To give you a perspective on the size difference between the Ashford 24" and the Samplet, here is a pic of them together.


Quite a difference! So besides having something smaller to sample and experiment on, I also have a lap-sized portable loom. Huzzah!

Monday, February 20, 2017

Knitting and weaving with glass

Most of my art knowledge is due to my SO. He instigates trips to museums and shares various and sundry art books from the library. The most recent one he brought over is Glass Art: 112 Contemporary Artists, by Barbara Purchia and E. Ashley Rooney. These artists are far and above Chihuly (who I consider the Thomas Kinkade of the glass art world). It is amazing what can be done with glass.


Of most interest to us knitters and weavers are Carol Milne, who knits with glass, and William Zweifel, who weaves with glass. Their work is simply mind boggling.


These poor examples are my attempt to photograph photographs in the book, to give you a taste. Visit their websites for an eyeful. I would *love* to see these artists in action.

Friday, February 17, 2017

I get a hat too

I thought I was done knitting hats, but I guess I had at least one more left in me, for me.


Pattern: Watch Cap by Judith Durant
Yarn: Cascade 220 Superwash, colorway 901 'Cotton Candy'
Needles: US7
Modifications: Increased depth by 1"


This pattern is about as simple as can be and produces a nice stretchy hat that fits just about any adult. I made this one deeper because I like to turn up the bottom while still covering my ears.


When you SSK, do you slip knitwise or purlwise? I do the former, but wonder if the latter would be better. Comments?


So maybe I am done with hats... for now. The fact that the weather forecast calls for 60 degree temps tomorrow definitely discourages knitting almost anything in wool. Baa!

Monday, February 13, 2017

Another learning experience

After finishing my ruby red sweater, I wanted a matching scarf. Instead of knitting one, however, I decided to weave one, in a herringbone pattern of red and white. I went through the motions, but the result was not quite what I wanted.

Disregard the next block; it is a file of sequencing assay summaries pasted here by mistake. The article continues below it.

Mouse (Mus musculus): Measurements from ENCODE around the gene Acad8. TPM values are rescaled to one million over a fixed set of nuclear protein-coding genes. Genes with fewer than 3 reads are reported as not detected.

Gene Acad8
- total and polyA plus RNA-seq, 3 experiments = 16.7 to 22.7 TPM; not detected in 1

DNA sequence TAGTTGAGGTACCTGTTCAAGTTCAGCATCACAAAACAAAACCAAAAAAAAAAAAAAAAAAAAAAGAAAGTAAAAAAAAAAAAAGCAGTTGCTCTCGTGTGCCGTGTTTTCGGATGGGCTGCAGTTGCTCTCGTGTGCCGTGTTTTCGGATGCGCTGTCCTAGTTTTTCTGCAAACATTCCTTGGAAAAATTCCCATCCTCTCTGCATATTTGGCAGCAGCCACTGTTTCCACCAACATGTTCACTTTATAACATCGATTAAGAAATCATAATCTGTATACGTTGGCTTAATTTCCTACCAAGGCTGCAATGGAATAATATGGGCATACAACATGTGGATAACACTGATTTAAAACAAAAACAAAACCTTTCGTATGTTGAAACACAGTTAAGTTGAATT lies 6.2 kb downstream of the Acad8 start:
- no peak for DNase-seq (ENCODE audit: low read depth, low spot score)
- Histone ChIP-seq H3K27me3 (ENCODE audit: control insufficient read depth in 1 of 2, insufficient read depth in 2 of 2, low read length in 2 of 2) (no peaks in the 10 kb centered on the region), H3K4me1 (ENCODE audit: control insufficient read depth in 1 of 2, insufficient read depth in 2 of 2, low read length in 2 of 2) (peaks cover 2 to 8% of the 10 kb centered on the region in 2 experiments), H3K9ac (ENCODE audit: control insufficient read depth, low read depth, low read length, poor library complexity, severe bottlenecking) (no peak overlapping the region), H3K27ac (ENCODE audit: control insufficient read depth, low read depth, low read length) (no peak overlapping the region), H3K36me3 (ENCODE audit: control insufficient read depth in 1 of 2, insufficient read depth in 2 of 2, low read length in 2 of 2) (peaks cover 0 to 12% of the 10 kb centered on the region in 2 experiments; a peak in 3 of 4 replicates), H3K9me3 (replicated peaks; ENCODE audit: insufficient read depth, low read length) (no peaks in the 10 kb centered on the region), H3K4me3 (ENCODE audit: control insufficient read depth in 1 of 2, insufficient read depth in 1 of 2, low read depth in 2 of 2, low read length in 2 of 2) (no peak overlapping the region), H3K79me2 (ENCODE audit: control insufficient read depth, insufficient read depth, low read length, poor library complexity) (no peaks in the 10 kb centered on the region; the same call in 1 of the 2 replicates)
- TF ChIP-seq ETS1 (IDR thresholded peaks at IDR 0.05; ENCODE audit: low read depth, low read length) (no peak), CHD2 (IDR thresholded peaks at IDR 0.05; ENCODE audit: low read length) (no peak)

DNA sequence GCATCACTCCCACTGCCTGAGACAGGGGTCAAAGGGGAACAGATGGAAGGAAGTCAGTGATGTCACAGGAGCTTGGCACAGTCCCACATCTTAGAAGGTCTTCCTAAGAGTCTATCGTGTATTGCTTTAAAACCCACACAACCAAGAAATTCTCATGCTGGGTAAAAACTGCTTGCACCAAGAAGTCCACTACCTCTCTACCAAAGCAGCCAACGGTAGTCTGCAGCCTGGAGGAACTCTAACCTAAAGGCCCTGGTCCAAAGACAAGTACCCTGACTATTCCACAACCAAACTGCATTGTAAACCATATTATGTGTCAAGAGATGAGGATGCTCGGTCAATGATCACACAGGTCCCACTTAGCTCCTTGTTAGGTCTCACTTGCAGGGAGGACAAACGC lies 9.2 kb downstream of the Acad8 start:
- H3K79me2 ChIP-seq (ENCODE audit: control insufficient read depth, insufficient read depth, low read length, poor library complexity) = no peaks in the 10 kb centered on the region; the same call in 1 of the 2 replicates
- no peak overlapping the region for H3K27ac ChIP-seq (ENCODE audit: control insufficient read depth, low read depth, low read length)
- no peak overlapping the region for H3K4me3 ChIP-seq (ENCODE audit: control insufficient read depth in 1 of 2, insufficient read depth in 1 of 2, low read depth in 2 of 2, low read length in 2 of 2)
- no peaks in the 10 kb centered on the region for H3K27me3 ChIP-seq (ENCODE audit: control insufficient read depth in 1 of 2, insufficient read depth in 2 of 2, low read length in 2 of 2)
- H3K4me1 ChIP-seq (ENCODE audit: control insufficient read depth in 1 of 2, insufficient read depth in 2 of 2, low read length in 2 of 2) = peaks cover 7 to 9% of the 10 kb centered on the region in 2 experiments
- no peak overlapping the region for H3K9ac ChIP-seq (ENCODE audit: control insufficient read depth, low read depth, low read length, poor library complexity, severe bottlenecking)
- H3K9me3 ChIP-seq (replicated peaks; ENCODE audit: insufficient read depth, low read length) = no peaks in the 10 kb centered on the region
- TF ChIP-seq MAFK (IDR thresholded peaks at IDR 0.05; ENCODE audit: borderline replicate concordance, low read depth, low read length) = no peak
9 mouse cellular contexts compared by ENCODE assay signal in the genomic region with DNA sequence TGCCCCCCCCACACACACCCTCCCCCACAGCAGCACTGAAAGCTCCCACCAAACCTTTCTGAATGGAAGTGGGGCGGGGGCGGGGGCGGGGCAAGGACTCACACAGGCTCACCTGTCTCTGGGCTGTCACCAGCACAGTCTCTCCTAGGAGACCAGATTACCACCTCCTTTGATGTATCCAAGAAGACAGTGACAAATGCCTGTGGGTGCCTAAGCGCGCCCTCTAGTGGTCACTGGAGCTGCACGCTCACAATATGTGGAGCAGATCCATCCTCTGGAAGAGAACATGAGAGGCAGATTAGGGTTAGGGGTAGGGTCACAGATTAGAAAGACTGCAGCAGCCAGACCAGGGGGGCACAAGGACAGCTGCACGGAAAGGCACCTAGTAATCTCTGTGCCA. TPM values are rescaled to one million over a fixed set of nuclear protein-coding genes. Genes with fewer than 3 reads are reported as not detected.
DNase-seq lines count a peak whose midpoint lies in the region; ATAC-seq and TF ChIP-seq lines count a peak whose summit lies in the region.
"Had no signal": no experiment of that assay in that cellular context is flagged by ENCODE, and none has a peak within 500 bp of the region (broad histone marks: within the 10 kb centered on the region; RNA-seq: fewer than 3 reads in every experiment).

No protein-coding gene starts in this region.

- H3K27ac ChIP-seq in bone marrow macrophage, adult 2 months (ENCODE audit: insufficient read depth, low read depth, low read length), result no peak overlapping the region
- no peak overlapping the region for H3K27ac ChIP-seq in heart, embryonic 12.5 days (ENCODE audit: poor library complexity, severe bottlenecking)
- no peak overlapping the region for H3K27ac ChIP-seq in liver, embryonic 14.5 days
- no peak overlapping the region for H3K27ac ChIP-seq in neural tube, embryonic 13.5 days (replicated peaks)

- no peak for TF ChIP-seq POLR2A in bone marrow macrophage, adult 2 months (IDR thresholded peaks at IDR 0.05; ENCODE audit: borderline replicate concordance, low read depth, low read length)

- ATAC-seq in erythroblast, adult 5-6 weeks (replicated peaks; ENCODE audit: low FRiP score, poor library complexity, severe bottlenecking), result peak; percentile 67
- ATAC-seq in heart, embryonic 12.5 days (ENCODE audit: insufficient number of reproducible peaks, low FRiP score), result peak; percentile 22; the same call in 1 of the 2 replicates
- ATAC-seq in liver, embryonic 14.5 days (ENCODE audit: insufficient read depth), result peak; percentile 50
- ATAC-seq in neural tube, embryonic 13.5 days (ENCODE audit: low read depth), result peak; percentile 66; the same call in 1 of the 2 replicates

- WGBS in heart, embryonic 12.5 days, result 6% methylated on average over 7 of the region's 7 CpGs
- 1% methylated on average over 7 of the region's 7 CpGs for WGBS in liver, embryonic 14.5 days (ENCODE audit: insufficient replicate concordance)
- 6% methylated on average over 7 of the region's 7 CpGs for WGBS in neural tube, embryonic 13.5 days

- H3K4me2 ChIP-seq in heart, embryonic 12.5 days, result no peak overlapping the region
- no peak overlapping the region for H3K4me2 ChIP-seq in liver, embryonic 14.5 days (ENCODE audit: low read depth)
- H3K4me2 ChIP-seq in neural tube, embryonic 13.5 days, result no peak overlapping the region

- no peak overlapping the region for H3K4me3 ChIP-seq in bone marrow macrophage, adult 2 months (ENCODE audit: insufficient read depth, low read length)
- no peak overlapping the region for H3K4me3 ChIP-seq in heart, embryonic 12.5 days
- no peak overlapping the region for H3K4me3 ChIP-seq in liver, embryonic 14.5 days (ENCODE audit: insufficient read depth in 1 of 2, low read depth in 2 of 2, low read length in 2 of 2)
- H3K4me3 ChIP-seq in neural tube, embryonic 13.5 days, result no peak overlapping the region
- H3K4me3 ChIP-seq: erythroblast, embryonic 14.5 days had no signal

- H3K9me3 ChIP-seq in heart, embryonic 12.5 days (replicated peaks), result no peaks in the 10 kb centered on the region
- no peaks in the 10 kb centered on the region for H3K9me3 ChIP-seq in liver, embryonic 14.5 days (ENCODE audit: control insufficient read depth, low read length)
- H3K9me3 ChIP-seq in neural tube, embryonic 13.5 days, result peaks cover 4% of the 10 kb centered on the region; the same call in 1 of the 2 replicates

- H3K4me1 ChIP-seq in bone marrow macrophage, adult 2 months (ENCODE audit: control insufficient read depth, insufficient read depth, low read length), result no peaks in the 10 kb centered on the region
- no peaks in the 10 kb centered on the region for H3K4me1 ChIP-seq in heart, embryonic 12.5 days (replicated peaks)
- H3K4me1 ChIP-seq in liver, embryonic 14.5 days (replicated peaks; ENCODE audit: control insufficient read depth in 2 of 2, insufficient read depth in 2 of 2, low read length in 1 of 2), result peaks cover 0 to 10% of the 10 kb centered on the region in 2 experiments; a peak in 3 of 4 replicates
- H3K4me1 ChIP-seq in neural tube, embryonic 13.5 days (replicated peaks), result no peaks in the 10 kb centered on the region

To warp for herringbone, one alternates two threads of each color across the loom. I thought the scarf would look nice with solid red borders, so I warped just red on either end, not realizing the result could not be solid red unless I executed something like clasped weft technique, which I was not prepared to do. Oh, well.


Another mistake was using Cascade 220 Superwash. It is just too stretchy, especially as a warping yarn. That is why the herringbone looks rectangular instead of square. It took me quite a while to adjust to wefting in two colors, too, so the selvages are wonky.


The selvages also looked unfinished to me, so after some experimentation, I added a single crochet border.


Another thing I don't like is how dominant the white is. Even though the yarns are the same, the white takes over, I presume because it is more reflective than red. The scarf has no drape, either, despite some rough treatment in both the washer and the dryer. Using worsted weight for both warp and weft is too much.


All along the way, I kept second guessing my decision not to sample the yarns and pattern. As a knitter, I am used to wasting very little yarn, whereas weaving produces a lot of waste. Creating a sample on my 24" Ashford would have wasted as much yarn as the finished sample would take. My solution to that dilemma is to purchase ANOTHER loom, fittingly called the Samplet. I pick it up on Thursday. Then I will have no excuses not to sample.